Joseph Ducreux Joseph, Baron Ducreux (June 26, 1735 – July 24, 1802) was a French portrait painter, pastelist, miniaturist, and engraver, who was a successful portraitist at the court of Louis XVI of France, and resumed his career after the French Revolution. His less formal portraits show an interest in expanding the range of facial expressions beyond those of official portraiture. Life and career[edit] Born in Nancy, France, Ducreux may have trained with his father, who was also a painter. Joseph Ducreux
Biography[edit] Luigi Russolo was perhaps the first noise artist.[3][4] His 1913 manifesto, L'Arte dei Rumori, translated as The Art of Noises, stated that the industrial revolution had given modern men a greater capacity to appreciate more complex sounds. Russolo found traditional melodic music confining and envisioned noise music as its future replacement. He designed and constructed a number of noise-generating devices called Intonarumori and assembled a noise orchestra to perform with them. A performance of his Gran Concerto Futuristico (1917) was met with strong disapproval and violence from the audience, as Russolo himself had predicted. Luigi Russolo Luigi Russolo
El Arte de los Ruidos - Luigi Russolo por Luigi Russolo, Milán 11 de Marzo 1913 Querido Balilla Pratella, gran músico futurista, En Roma, en el Teatro Costanzi lleno de gente, mientras con mis amigos futuristas Marinetti, Boccioni, Balla escuchaba la ejecución orquestal de tu arrolladora MÚSICA FUTURISTA, me vino a la mente un nuevo arte: el Arte de los Ruidos, lógica consecuencia de tus maravillosas innovaciones. La vida antigua fue toda silencio. En el siglo diecinueve, con la invención de las máquinas, nació el Ruido. El Arte de los Ruidos - Luigi Russolo
Gagarin became an international celebrity, and was awarded many medals and titles, including Hero of the Soviet Union, the nation's highest honour. Vostok 1 marked his only spaceflight, but he served as backup crew to the Soyuz 1 mission (which ended in a fatal crash). Gagarin later became deputy training director of the Cosmonaut Training Centre outside Moscow, which was later named after him. Gagarin died in 1968 when the MiG-15 training jet he was piloting crashed.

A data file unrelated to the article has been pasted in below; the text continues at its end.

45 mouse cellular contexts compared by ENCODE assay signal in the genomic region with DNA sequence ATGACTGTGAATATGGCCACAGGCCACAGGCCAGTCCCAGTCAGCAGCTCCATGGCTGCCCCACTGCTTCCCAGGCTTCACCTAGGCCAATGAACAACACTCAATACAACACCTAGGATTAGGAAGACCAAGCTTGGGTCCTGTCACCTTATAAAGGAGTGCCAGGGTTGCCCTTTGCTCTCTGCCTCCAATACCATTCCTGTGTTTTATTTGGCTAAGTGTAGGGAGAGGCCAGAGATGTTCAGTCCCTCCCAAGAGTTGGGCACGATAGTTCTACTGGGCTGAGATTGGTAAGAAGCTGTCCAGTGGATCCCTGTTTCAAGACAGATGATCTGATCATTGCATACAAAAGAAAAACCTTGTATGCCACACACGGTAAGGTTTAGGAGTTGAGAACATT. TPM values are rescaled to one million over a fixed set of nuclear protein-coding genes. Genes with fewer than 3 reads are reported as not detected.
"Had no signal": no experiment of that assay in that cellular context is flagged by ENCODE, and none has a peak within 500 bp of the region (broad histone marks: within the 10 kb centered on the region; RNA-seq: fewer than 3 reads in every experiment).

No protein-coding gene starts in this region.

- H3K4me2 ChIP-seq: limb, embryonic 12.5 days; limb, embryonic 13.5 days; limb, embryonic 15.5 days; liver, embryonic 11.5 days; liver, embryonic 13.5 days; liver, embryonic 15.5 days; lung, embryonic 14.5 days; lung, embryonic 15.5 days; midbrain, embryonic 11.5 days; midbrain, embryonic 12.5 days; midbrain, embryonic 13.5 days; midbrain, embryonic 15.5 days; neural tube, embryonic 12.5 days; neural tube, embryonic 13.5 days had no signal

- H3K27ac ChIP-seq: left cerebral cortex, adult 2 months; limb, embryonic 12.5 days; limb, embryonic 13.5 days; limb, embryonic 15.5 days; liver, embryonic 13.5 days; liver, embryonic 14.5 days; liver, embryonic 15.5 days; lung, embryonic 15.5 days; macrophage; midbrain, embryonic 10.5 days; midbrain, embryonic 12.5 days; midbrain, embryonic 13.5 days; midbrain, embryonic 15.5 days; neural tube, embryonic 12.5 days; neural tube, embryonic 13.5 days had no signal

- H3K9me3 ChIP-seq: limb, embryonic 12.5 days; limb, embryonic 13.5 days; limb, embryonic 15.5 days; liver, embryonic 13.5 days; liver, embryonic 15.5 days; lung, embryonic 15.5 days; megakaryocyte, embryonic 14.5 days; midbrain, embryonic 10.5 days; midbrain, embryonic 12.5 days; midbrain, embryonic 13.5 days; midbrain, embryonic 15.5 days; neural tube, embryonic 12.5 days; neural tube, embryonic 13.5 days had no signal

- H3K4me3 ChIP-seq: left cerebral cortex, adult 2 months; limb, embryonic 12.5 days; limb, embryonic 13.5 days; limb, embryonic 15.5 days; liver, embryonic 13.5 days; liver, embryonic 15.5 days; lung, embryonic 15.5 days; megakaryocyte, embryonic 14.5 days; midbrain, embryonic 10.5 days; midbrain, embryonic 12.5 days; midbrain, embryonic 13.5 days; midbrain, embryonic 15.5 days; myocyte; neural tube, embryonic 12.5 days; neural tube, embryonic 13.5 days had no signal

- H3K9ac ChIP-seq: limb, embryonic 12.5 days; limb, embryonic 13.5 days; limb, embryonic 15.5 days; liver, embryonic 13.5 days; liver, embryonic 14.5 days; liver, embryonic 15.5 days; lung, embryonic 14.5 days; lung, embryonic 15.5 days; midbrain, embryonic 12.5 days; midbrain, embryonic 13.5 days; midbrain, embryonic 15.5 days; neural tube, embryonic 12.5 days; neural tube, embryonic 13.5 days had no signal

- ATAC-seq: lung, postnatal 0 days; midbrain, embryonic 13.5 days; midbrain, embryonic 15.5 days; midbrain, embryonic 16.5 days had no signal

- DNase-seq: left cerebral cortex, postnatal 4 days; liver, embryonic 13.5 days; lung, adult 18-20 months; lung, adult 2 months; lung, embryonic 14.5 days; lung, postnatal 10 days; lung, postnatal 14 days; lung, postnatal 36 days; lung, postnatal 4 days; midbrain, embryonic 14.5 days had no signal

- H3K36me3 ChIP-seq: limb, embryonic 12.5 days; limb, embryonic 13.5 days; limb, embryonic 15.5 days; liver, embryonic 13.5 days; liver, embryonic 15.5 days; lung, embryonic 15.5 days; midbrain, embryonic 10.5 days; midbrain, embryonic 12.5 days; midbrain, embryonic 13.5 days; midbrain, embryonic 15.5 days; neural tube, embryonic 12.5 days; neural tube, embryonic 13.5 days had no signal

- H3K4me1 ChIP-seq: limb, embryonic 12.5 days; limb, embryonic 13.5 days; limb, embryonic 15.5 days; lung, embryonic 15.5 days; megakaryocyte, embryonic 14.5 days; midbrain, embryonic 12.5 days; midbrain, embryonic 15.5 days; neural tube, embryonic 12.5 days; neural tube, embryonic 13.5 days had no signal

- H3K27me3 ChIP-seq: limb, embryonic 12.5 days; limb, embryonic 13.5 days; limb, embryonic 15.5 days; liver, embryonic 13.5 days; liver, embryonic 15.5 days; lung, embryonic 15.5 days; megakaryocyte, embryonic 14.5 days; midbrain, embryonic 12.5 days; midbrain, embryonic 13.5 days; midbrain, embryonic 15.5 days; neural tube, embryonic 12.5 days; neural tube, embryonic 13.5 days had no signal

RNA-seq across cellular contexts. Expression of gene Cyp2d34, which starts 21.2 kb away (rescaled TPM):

Yuri Gagarin

Yuri Gagarin

M. C. Escher

Maurits Cornelis Escher (/ˈɛʃər/, Dutch: [ˈmʌurɪts kɔrˈneːlɪs ˈɛʃər] ( );[1] 17 June 1898 – 27 March 1972), usually referred to as M. C. Escher, was a Dutch graphic artist. He is known for his often mathematically inspired woodcuts, lithographs, and mezzotints.
The mysterious disappearance (or not) of the physicist who discovered neutrons (or not).
Les Paul, de nombre real Lester William Polsfuss (Waukesha, Wisconsin, Estados Unidos, 9 de junio de 1915 - Nueva York, Estado de Nueva York, 13 de agosto de 2009), fue un guitarrista de jazz estadounidense y una de las más importantes figuras en el desarrollo de instrumentos musicales eléctricos y técnicas de grabación. Les Paul fue pionero en el desarrollo de las guitarras de cuerpo macizo con el diseño de los modelos Gibson Les Paul, que adoptaron su nombre, y en la grabación multipista. Su destreza en el manejo de la guitarra y las innovaciones técnicas que introdujo en el instrumento le hicieron ser conocido como «El mago de Waukesha».[1] Biografía[editar] Les Paul
Utah teapot History[edit] Newell needed a moderately simple mathematical model of a familiar object for his work. His wife Sandra Newell suggested modelling their tea service since they were sitting down to tea at the time. He got some graph paper and a pencil, and sketched the entire teapot by eye.[citation needed] Then he went back to the lab and edited bézier control points on a Tektronix storage tube, again by hand.

Genie (feral child)

Genie (born 1957) is the pseudonym of a feral child who was the victim of extraordinarily severe abuse, neglect and social isolation. Her circumstances are recorded prominently in the annals of abnormal child psychology.[2] Born in Arcadia, California, United States, Genie was locked alone in a room from the age of 20 months to 13 years, 7 months, almost always strapped to a child's toilet or bound in a crib with her arms and legs completely immobilized. During this time she was never exposed to any significant amount of speech, and as a result she did not acquire a first language. Her abuse came to the attention of Los Angeles child welfare authorities on November 4, 1970.[3][4] In the first several years after Genie's life and circumstances came to light, psychologists, linguists and other scientists focused a great deal of attention on Genie's case, seeing in her near-total isolation an opportunity to study many aspects of human development.
Victor of Aveyron Victor of Aveyron (c. 1788 – 1828) was a French feral child who was found in 1800 after apparently spending the majority of his childhood alone in the woods. Upon his discovery, his case was taken up by a young physician, Jean Marc Gaspard Itard, who worked with the boy for five years and gave him his name, Victor. Itard was interested in determining what Victor could learn. He devised procedures to teach the boy words and recorded his progress.
Raymond Robinson (Green Man)